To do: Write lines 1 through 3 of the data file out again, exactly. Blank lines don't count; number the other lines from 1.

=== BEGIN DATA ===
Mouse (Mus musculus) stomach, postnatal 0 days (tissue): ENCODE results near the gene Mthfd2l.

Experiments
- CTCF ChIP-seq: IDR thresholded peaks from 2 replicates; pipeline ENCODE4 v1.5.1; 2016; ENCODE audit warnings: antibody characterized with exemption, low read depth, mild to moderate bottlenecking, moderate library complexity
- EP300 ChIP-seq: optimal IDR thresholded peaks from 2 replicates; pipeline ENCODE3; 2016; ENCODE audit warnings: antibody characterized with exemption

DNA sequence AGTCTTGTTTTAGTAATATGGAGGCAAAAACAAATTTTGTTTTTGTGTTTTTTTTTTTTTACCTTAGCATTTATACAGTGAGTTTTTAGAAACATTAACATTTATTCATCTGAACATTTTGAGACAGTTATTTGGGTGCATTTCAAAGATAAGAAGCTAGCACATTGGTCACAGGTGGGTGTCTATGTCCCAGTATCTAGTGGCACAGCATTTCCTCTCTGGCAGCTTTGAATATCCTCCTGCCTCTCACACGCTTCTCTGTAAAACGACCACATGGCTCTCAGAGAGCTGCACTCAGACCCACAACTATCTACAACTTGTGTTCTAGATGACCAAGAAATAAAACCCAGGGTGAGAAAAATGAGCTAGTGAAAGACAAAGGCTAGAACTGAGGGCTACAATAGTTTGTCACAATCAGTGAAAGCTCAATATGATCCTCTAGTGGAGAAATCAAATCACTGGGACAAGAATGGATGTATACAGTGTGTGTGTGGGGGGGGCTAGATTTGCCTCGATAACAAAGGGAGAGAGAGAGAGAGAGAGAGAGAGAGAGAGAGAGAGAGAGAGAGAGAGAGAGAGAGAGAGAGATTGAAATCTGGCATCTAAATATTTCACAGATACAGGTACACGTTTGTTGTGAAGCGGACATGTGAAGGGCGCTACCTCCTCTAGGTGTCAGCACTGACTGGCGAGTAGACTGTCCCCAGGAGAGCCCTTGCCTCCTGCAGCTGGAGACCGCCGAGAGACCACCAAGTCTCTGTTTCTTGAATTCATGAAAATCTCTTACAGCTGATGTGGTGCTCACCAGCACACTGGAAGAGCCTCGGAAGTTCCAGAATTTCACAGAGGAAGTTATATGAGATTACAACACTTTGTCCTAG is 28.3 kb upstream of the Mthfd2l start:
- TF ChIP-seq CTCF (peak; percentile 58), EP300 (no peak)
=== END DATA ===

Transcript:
Mouse (Mus musculus) stomach, postnatal 0 days (tissue): ENCODE results near the gene Mthfd2l.

Experiments
- CTCF ChIP-seq: IDR thresholded peaks from 2 replicates; pipeline ENCODE4 v1.5.1; 2016; ENCODE audit warnings: antibody characterized with exemption, low read depth, mild to moderate bottlenecking, moderate library complexity